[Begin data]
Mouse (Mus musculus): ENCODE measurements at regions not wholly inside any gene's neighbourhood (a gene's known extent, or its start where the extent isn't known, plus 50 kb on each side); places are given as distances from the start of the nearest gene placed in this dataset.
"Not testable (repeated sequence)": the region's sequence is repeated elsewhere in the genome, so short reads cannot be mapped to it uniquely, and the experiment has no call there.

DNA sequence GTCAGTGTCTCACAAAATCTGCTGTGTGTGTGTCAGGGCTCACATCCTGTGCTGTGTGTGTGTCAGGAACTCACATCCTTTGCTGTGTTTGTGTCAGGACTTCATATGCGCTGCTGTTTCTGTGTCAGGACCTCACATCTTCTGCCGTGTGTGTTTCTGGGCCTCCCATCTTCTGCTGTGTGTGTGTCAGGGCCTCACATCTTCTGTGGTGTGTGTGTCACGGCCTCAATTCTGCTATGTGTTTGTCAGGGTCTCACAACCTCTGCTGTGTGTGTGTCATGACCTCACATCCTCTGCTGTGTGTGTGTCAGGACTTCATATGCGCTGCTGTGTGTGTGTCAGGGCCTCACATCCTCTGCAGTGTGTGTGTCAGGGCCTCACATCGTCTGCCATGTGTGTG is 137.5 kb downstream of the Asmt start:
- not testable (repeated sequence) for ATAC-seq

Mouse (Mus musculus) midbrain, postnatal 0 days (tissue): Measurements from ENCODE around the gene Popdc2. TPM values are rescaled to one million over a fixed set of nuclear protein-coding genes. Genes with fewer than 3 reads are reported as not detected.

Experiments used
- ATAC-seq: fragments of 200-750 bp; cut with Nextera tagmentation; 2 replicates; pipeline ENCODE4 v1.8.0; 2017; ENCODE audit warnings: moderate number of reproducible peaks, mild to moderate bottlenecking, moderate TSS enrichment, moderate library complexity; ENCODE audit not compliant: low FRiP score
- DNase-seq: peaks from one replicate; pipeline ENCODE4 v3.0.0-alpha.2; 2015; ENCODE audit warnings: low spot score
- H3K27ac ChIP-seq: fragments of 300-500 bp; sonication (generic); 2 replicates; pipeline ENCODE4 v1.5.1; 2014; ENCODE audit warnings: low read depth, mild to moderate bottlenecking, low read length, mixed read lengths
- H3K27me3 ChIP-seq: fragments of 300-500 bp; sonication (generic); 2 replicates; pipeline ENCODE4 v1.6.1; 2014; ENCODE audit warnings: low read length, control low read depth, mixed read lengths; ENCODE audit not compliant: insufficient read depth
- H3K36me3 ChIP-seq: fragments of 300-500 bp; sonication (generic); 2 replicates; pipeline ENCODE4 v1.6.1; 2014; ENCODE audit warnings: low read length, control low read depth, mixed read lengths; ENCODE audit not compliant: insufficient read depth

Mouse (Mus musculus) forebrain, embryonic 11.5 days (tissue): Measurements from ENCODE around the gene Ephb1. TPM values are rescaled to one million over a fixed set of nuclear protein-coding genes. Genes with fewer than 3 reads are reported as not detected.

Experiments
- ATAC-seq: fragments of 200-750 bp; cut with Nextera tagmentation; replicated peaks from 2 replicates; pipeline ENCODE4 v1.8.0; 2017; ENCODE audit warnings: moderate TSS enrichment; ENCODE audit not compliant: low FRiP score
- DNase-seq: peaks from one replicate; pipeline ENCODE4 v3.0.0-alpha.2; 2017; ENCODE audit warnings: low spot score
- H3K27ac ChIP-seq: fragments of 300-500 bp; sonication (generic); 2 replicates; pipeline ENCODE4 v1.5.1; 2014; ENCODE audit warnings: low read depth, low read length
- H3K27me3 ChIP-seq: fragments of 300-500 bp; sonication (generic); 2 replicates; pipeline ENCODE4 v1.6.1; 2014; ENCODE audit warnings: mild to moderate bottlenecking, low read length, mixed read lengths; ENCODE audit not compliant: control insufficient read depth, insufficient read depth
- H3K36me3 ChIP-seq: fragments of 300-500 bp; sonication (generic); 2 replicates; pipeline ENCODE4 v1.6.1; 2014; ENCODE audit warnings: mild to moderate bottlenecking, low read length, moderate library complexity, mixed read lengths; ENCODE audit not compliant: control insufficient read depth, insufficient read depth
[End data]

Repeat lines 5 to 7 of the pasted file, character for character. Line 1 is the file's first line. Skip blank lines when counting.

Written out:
Mouse (Mus musculus) midbrain, postnatal 0 days (tissue): Measurements from ENCODE around the gene Popdc2. TPM values are rescaled to one million over a fixed set of nuclear protein-coding genes. Genes with fewer than 3 reads are reported as not detected.

Experiments used
- ATAC-seq: fragments of 200-750 bp; cut with Nextera tagmentation; 2 replicates; pipeline ENCODE4 v1.8.0; 2017; ENCODE audit warnings: moderate number of reproducible peaks, mild to moderate bottlenecking, moderate TSS enrichment, moderate library complexity; ENCODE audit not compliant: low FRiP score